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Connecting with Youth in STEM: Top 5 Tips

Updated: Sep 29, 2023

Engaging students in STEM education is crucial for developing the next generation of innovators and problem solvers. However, it can sometimes be challenging to capture the interest and attention of young learners. We know that time is a major barrier for many professionals wanting to engage with young people, so it’s imperative that any time is spent effectively - leaving students interested and motivated to learn more.


Here are our top five tips for effectively engaging young people in STEM:


1. Get down to their level

One of the most effective ways to engage students is to meet them where they are, figuratively and literally. Where possible, talk to small groups of no more than 30 young people and sit on the ground (or at desks) with them. Meeting them at their eye level helps to create a more relaxed, informal environment which will go a long way to encouraging students to open up and engage in conversations.


2. Find points of connection

Connecting STEM concepts to students' everyday experiences helps to make the subject matter more relevant and relatable. Start with getting to know the student’s interests and look for opportunities to relate STEM to their personal lives or what is happening around them.


Taking time to get to know students also helps to foster an ongoing relationship and enables you to use their feedback effectively to inform and refine your communication approach.


3. Share relatable stories

Stories have a unique power to captivate and inspire young minds. When talking about your STEM journey, start from when you were the same age as the audience. Throw in humanising factors, like what hobbies you had, what subjects you enjoyed/disliked, and how hard you had to work to get to where you are today. Talk about what you love about your job/STEM and students will naturally feed off your passion and energy.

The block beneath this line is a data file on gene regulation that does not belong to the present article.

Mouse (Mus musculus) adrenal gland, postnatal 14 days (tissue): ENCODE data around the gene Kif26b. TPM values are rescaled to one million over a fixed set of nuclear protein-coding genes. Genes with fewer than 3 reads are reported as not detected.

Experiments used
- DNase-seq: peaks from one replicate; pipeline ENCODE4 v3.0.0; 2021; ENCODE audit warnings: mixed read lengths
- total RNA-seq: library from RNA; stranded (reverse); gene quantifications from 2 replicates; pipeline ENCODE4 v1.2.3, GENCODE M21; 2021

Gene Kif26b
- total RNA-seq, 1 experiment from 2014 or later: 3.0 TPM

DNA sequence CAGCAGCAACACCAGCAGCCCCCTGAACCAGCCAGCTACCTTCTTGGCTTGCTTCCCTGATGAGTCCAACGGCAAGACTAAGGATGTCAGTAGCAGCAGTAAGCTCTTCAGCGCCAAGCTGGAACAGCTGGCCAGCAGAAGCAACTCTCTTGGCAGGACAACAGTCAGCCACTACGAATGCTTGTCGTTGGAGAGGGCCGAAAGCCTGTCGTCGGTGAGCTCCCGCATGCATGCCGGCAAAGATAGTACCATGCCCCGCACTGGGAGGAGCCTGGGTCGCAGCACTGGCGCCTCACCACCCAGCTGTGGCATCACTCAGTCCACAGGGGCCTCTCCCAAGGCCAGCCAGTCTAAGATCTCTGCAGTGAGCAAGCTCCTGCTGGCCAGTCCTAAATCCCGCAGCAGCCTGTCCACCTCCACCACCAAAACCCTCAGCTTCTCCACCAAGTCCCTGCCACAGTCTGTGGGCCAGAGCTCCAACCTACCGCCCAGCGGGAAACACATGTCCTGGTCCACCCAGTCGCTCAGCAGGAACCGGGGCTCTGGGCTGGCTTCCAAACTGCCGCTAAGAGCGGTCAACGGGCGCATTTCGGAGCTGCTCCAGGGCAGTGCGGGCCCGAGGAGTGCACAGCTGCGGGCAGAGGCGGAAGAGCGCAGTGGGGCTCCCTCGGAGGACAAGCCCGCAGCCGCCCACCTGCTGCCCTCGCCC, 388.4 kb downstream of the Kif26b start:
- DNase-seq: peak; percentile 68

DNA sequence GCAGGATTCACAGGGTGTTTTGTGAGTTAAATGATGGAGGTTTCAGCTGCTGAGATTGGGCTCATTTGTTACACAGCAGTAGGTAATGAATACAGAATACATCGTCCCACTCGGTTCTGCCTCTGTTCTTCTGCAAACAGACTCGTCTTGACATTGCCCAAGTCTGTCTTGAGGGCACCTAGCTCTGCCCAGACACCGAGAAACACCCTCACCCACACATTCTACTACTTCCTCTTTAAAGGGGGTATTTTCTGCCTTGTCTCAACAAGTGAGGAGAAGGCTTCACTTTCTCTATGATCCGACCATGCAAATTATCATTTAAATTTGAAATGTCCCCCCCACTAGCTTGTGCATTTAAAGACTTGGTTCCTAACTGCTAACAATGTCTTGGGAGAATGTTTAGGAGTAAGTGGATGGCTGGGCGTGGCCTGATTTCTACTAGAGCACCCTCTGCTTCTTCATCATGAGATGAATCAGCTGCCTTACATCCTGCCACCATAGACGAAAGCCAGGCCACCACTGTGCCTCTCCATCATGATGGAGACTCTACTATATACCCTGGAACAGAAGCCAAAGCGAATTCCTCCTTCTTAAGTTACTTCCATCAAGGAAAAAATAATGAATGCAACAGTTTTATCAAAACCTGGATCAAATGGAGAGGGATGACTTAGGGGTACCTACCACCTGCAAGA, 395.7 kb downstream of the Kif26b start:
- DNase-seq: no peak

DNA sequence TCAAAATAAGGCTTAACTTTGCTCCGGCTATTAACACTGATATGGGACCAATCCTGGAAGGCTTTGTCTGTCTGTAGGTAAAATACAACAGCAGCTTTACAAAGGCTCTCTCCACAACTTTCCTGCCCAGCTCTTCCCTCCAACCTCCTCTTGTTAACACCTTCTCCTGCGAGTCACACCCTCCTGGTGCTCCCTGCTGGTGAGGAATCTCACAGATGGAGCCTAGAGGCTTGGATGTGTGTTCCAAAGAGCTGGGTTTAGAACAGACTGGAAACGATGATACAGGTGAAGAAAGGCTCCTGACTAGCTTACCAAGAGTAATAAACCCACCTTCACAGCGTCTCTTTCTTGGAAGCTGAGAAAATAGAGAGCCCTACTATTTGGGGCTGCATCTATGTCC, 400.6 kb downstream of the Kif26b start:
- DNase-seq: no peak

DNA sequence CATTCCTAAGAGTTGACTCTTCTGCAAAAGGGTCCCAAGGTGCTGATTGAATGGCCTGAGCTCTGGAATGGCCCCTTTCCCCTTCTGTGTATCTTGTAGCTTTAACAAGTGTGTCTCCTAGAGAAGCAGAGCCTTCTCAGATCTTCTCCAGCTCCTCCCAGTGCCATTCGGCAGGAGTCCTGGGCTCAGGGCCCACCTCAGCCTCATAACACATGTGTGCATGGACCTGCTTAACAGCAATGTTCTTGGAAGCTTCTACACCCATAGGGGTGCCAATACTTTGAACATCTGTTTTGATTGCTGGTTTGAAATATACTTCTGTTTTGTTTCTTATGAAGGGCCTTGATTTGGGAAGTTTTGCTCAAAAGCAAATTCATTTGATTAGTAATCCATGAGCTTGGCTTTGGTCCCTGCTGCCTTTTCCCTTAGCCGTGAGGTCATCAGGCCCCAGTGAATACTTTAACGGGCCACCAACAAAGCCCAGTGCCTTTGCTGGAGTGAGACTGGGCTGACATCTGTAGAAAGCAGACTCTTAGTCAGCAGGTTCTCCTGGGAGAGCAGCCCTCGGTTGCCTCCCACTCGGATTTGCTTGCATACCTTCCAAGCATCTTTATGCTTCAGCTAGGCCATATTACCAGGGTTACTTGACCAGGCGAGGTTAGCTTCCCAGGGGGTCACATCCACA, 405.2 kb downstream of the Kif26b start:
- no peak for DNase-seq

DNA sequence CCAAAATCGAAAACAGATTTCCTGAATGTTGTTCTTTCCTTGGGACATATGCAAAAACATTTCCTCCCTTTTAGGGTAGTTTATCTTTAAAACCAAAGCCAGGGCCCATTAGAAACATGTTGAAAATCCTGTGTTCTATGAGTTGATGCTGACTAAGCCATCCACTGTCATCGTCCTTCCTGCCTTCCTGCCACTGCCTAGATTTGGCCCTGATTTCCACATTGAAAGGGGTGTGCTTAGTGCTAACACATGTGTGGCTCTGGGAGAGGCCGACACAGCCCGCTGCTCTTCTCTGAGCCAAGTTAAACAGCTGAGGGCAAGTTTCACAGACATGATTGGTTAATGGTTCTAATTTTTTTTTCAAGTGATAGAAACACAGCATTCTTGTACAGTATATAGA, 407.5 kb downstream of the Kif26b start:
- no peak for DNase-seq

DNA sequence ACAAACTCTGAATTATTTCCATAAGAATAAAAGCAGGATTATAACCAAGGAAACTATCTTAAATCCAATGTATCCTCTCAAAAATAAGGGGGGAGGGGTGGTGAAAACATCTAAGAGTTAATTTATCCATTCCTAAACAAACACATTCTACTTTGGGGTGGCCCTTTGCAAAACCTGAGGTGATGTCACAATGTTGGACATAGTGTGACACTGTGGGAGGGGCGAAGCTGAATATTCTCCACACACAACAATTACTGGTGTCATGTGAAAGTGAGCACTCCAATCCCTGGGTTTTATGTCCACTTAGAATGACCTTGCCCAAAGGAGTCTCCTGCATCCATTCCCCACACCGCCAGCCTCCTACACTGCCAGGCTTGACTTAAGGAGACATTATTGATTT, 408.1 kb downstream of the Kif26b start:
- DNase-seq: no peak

4. Use simple language

STEM subjects can be filled with terminology, which may overwhelm and discourage (or simply bore) some people. It's important to work with teachers to understand what level students are at currently, and that will guide what language/terminology will be appropriate. Break down complex concepts into smaller, digestible parts. Use real-life examples, drawings, or physical models to help boost understanding. Allow plenty of time and opportunities for students to ask questions and seek feedback.


Another tip is to be mindful of the casual phrases we use. Even simple things like “this should be an easy task” can have unintended consequences for students that may struggle with numeracy or literacy. Remaining supportive and positive throughout will reduce the chances of students feeling discouraged and switching off.


5. Be prepared

Young people have very short attention spans, so preparation is key to delivering engaging STEM activities. Ensure that you have a well-structured plan, clear objectives, and all the necessary materials ready.


Anticipate potential challenges and have contingency plans in place if possible. But, also don’t be afraid of things not going to plan – this can prove to be a valuable lesson for students, especially when it comes to experimental science and engineering activities!



Bonus:

Engaging students in STEM requires a thoughtful and tailored approach. By following these top five tips, you can create a dynamic and inclusive learning environment that fosters curiosity, creativity, and a passion for STEM.


For more comprehensive guidance and resources, check out STEM Alliance’s Practical Guide to STEM Community Engagement in Aotearoa New Zealand. Or, contact our team for bespoke training and advice.

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